Boys prove ‘resilient’ after enduring years of violence — Two small boys have shown “remarkable resilience” after enduring years of serious violence at the hands of their caregiver, a court has been told. The caregiver, 60-year-old Shahidan Nisha, appeared upset throughout her Christchurch District Court sentencing on 27 charges by Judge Alistair Garland on Friday.
Campus speaker touting men’s rights has fire alarm pulled on her –Cathy Young, a prominent writer critical of exaggerated campus rape statistics and radical feminism, elicited protests during a recent two-stop speaking tour at college campuses in Canada, which included having a fire alarm pulled during one of her speeches.
It happens every day. In fact, it is pretty hard to avoid it. There are some things that can only be understood with a slap on the forehead. Things so mind-boggling that one wonders how humans managed to evolve thumbs while being this mentally inept. Case in point:
I find people’s reactions to Bahar Mustafa’s arrest interesting. Most of her detractors did not back her arrest because it violated her rights to free speech. Most of her supporters remained silent, either baffled by her arrest, disinterested because her fifteen minutes of fame have passed, or annoyed that so many of her detractors actually stood by their principles. Then there are the feminists for whom irony appears to be a word they do not know. Enter Suzanne Moore and her article for the Guardian. In it she states:
It’s unpleasant but, on the whole, no one is mortally wounded by speech alone. Public space can be threatening. I have been attacked, raped and abused in my lifetime for just being, not for my “views”. That is part of life for many women. The war on women that sees two women killed a week is not even news – unless there are some sexy pics and gory details of how some shining girl became another bruised corpse, often at the hands of someone she knew. That’s how many women live. That’s how many trans women and women of colour live. My experience is not special; it is, sadly, normal.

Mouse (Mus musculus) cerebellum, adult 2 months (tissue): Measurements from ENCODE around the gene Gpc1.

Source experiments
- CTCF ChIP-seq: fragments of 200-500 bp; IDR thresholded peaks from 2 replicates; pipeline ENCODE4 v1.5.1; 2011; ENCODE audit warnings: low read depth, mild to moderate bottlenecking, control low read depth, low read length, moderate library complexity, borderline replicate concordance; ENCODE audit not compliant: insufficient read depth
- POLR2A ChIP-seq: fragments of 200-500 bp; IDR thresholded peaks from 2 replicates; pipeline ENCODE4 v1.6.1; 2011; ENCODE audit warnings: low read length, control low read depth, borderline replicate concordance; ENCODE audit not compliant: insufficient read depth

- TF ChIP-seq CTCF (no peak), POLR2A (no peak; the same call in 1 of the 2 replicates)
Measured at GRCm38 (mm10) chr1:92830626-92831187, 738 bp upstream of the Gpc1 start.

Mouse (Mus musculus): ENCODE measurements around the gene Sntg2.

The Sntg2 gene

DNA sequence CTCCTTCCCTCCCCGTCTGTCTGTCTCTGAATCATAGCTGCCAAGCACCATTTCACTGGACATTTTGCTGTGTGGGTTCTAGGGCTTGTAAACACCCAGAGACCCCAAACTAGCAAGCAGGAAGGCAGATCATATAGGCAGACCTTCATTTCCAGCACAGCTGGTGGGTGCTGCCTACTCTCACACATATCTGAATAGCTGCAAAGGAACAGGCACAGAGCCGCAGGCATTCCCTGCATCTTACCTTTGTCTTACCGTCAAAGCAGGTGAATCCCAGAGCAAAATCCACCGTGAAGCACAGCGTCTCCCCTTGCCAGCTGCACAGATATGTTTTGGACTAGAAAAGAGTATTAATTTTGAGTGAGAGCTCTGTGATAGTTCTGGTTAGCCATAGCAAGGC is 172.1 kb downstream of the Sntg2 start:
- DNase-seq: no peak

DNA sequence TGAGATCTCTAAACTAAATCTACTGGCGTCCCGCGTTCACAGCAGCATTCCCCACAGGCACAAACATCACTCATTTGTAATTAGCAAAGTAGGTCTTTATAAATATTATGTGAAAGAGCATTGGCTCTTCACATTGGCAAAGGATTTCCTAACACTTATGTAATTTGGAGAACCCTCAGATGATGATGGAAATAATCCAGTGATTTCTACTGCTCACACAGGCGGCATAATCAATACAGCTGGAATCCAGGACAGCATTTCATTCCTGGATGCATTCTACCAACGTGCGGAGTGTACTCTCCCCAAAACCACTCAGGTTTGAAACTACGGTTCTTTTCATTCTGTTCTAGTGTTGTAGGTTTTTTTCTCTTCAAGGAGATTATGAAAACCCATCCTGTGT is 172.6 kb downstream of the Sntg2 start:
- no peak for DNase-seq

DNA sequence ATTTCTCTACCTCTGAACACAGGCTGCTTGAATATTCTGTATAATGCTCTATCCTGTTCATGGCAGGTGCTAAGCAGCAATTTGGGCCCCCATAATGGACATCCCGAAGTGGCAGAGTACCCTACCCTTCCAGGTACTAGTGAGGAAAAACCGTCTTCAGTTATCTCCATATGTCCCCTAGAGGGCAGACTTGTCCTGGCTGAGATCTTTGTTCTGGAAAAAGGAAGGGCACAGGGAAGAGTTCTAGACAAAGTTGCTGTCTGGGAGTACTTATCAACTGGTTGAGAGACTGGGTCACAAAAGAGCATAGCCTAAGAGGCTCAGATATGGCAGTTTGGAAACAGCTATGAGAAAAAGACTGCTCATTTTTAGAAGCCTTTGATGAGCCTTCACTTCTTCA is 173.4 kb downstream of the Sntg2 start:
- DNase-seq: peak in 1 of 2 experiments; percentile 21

So, I completely stand by Bahar Mustafa if she used a hashtag that said #killallwhitemen. She may have said other stupid stuff on Twitter – the place where women are tweeted abusive crap day in, day out. If men are seriously fearing for their lives because of this hashtag, they can surely organise a safe space. Indeed, they have; it’s called “most of the world”.
Because, as we well know, bad things never happen to men in public spaces. Continue reading →
I previously wrote about police investigating diversity officer Bahar Mustafa over several over her tweets. Scotland Yard confirmed that they began the investigation after “police received a complaint on 7 May (2015) about a racially motivated malicious communication that had been made on a social media account.”
The police apparently concluded their investigation and decided to press charges against Mustafa:
A student diversity officer who came to prominence in a race row after allegedly tweeting the hashtag #killallwhitemen has been charged by police with sending a threatening communication.
Bahar Mustafa, of Goldsmiths, University of London, is set to appear at Bromley magistrates court on 5 November.
The 28-year-old from Edmonton, north-east London, faces two charges. One is sending a communication conveying a threatening message between 10 November 2014 and 31 May 2015. The second is for sending a grossly offensive message via a public communication network between 10 November 2014 and 31 May 2015.